Feminist group, Pepper Dem Ministries, as part of this year’s International Women’s Day celebration, held a forum at the British Council last Thursday.
The forum, under the theme “Time is Now: Inter-generational conversation on the evolution of the feminist movement in Ghana”, sought to tackle major issues hindering efforts at promoting gender parity.
The forum also centered on examining mind sets, structures and the lack of conversation between various generations that could eventually lead to an erasure of collective gains and histories involving women.
A group of Ghanaian feminists from four generations gathered under one roof to discuss these issues and proffer remedies.
The event kicked off with a keynote address from a former Director at the Institute of African Studies, Prof. Akosua Adomako, who touched on key roles women played in the struggle for Ghana’s independence.
She indicated that there were many foremothers promoting the feminist cause, long before Ghana attained independence.
Prof. Adomako’s presentation was followed by panel discussions involving three groups; pacesetters, new generation and inter-generational.
The conversation was divided into three separate panels. The first panel, labelled the Pacesetters, comprised some of the women whose activism had paved the way for women’s rights in Ghana today.
The panel, moderated by Gifty Anti included Nana Oye Lithur, Professor Akosua Adomako Ampofo, Professor Takyiwah Manuh and Professor Akua Opokua Britwum.
These women recounted all the times they had challenged power in their long careers, and reminded the audience of the importance of building on foundations.
They also spoke to worrying new trends, a resurgence of “traditional” values, that Professor Ampofo aptly referred to as the cult of domesticity.
The Second panel, captioned the NewGen, included feminists that had come into the fold through the development of their individual belief systems that were doing interesting work and sparking new conversations in their various fields.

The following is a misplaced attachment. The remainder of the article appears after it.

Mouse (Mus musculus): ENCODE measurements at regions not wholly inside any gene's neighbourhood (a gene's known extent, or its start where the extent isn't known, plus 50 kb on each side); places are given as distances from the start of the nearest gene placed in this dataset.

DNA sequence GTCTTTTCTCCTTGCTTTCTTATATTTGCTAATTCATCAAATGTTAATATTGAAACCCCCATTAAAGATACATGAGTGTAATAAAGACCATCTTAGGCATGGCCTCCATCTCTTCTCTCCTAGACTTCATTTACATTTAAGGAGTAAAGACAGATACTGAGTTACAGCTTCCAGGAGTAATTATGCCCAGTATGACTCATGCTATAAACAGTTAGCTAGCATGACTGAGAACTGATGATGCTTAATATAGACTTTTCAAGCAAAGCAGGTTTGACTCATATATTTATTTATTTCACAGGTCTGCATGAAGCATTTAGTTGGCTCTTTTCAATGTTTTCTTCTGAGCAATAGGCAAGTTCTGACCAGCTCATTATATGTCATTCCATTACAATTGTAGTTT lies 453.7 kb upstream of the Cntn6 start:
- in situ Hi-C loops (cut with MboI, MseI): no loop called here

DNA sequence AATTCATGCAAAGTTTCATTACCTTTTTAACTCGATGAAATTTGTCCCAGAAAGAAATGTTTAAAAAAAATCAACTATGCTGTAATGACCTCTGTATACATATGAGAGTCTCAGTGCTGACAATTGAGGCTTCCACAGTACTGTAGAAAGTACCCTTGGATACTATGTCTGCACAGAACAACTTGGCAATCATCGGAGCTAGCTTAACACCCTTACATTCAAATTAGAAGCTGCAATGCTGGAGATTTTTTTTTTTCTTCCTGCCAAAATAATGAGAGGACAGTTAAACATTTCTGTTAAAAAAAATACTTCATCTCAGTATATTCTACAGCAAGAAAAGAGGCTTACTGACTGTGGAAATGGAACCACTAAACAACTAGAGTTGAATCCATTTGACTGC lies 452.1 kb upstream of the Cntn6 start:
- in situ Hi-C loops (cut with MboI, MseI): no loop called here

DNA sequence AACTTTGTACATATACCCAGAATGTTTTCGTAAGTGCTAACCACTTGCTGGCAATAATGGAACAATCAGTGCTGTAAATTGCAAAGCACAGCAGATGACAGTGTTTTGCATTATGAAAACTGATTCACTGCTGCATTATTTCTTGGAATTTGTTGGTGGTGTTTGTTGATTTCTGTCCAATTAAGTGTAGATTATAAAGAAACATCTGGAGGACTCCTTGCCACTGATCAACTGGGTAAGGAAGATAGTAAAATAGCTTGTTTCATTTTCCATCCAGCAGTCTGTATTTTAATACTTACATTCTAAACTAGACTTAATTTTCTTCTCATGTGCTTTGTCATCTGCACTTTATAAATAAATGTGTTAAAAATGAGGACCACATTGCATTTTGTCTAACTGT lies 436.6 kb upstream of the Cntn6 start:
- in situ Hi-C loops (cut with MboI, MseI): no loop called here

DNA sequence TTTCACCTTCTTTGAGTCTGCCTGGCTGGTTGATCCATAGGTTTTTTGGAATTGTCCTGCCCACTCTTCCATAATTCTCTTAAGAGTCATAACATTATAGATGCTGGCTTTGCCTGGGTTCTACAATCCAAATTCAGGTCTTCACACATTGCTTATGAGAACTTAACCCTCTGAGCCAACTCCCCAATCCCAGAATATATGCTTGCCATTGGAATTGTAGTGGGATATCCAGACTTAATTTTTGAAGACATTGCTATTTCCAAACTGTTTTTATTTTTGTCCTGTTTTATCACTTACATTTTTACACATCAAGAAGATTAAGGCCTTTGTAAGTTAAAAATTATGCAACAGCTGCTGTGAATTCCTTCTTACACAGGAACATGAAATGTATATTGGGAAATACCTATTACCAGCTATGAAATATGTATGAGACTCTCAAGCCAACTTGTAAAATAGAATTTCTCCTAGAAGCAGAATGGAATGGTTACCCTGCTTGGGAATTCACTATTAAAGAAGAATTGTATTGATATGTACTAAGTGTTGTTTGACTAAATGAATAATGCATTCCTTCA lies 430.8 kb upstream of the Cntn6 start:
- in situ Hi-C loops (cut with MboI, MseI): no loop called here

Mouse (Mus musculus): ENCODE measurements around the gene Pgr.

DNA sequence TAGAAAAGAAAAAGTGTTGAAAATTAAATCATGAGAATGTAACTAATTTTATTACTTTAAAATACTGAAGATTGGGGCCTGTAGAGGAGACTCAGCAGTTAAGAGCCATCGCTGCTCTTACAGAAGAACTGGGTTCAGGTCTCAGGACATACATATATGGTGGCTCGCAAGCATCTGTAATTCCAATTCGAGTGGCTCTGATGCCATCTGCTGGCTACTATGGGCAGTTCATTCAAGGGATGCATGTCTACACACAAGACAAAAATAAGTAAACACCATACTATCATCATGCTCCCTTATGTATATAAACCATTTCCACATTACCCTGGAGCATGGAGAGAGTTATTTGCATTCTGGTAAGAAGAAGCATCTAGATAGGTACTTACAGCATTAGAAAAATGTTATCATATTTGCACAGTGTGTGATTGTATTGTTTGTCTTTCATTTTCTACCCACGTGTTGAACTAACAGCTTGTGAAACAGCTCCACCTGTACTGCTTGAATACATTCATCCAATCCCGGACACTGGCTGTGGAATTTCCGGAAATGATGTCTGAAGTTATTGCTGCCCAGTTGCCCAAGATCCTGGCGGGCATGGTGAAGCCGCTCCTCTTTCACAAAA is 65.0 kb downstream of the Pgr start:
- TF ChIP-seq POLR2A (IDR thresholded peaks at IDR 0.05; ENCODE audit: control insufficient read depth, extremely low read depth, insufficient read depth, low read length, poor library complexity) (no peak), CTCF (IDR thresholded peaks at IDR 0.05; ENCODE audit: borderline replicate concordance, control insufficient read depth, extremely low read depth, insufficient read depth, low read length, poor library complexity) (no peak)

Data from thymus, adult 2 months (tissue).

This panel, moderated by Afia Kwakyewaa Owusu-Nyantakyi was made up of Francisca Kakra Forson, Shamima Muslim, Felicity Nelson, Efe Plange and Maame Adwoa Amoa Marfo.
This panel discussed the new conversations that Ghanaian feminists were having to tackle, as well as the necessity in fighting for and understanding differences within the movement.
From their discussion, it was clear that a self-serving movement was unsustainable and would ultimately fizzle out.
The Third Panel, was an intergenerational panel that focused on the learnings that the feminist movement would need to address and grow from.
They spoke to the changing dynamics within the feminist movements, the importance of harnessing social media space and momentum as well as the need for better communication of our feminist histories within the movement.
This panel comprised Kinna Likimani, Louise Carol Donkor, Dinah Adiko, Rita Nketiah, Sheila Minka-Premo and was moderated by Akosua Hanson.
The discussion ended with a question and answer session.
Pepper Dem Ministries held the forum in collaboration with the African Women’s Development Fund (AWDF).
The conversation was lively, raising issues that are often glossed over and charting a history that isn’t always spoken of. Participants left the event with renewed vigour and a thirst to learn more about our shared movement and discover better ways to work together.
Pepper Dem is a group interested in probing, interrogating, and theorizing to facilitate learning, unlearning and re-learning of the narratives both male and females have been operating by, in order to establish a better approach to socialization in Ghana.